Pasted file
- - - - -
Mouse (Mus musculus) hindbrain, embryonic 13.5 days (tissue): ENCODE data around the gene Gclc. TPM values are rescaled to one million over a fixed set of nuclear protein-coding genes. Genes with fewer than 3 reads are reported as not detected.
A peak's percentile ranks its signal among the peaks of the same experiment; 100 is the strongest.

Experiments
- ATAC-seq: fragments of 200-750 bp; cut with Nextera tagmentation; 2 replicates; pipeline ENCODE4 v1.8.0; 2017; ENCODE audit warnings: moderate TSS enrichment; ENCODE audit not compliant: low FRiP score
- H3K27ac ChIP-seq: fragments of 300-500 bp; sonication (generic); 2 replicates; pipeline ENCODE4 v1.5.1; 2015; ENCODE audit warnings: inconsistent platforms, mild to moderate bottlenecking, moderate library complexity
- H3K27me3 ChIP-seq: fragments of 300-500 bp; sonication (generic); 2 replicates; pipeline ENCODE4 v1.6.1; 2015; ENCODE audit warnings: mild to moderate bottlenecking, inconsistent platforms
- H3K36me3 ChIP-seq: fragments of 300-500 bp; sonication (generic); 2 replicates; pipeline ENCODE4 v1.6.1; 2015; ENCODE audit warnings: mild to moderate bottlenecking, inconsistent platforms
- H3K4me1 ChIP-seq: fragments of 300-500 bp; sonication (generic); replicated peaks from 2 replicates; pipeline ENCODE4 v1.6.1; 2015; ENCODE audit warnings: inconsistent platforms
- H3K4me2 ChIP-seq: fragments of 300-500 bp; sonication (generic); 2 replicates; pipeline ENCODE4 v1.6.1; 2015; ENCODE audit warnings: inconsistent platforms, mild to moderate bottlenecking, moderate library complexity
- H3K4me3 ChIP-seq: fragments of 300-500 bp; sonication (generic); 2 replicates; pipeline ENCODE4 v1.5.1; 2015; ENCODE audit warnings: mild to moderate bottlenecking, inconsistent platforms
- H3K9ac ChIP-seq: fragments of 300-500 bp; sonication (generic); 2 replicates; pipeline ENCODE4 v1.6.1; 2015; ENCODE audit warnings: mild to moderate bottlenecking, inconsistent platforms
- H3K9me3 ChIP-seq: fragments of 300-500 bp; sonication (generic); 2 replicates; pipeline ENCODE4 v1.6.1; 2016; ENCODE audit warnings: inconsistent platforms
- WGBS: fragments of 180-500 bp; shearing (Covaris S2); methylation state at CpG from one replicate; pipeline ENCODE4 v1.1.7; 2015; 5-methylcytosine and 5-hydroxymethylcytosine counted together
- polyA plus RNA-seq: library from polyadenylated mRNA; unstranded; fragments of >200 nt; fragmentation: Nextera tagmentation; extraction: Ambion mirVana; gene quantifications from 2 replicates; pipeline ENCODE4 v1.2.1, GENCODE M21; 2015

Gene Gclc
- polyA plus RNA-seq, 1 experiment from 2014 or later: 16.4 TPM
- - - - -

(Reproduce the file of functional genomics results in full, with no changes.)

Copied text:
Mouse (Mus musculus) hindbrain, embryonic 13.5 days (tissue): ENCODE data around the gene Gclc. TPM values are rescaled to one million over a fixed set of nuclear protein-coding genes. Genes with fewer than 3 reads are reported as not detected.
A peak's percentile ranks its signal among the peaks of the same experiment; 100 is the strongest.

Experiments
- ATAC-seq: fragments of 200-750 bp; cut with Nextera tagmentation; 2 replicates; pipeline ENCODE4 v1.8.0; 2017; ENCODE audit warnings: moderate TSS enrichment; ENCODE audit not compliant: low FRiP score
- H3K27ac ChIP-seq: fragments of 300-500 bp; sonication (generic); 2 replicates; pipeline ENCODE4 v1.5.1; 2015; ENCODE audit warnings: inconsistent platforms, mild to moderate bottlenecking, moderate library complexity
- H3K27me3 ChIP-seq: fragments of 300-500 bp; sonication (generic); 2 replicates; pipeline ENCODE4 v1.6.1; 2015; ENCODE audit warnings: mild to moderate bottlenecking, inconsistent platforms
- H3K36me3 ChIP-seq: fragments of 300-500 bp; sonication (generic); 2 replicates; pipeline ENCODE4 v1.6.1; 2015; ENCODE audit warnings: mild to moderate bottlenecking, inconsistent platforms
- H3K4me1 ChIP-seq: fragments of 300-500 bp; sonication (generic); replicated peaks from 2 replicates; pipeline ENCODE4 v1.6.1; 2015; ENCODE audit warnings: inconsistent platforms
- H3K4me2 ChIP-seq: fragments of 300-500 bp; sonication (generic); 2 replicates; pipeline ENCODE4 v1.6.1; 2015; ENCODE audit warnings: inconsistent platforms, mild to moderate bottlenecking, moderate library complexity
- H3K4me3 ChIP-seq: fragments of 300-500 bp; sonication (generic); 2 replicates; pipeline ENCODE4 v1.5.1; 2015; ENCODE audit warnings: mild to moderate bottlenecking, inconsistent platforms
- H3K9ac ChIP-seq: fragments of 300-500 bp; sonication (generic); 2 replicates; pipeline ENCODE4 v1.6.1; 2015; ENCODE audit warnings: mild to moderate bottlenecking, inconsistent platforms
- H3K9me3 ChIP-seq: fragments of 300-500 bp; sonication (generic); 2 replicates; pipeline ENCODE4 v1.6.1; 2016; ENCODE audit warnings: inconsistent platforms
- WGBS: fragments of 180-500 bp; shearing (Covaris S2); methylation state at CpG from one replicate; pipeline ENCODE4 v1.1.7; 2015; 5-methylcytosine and 5-hydroxymethylcytosine counted together
- polyA plus RNA-seq: library from polyadenylated mRNA; unstranded; fragments of >200 nt; fragmentation: Nextera tagmentation; extraction: Ambion mirVana; gene quantifications from 2 replicates; pipeline ENCODE4 v1.2.1, GENCODE M21; 2015

Gene Gclc
- polyA plus RNA-seq, 1 experiment from 2014 or later: 16.4 TPM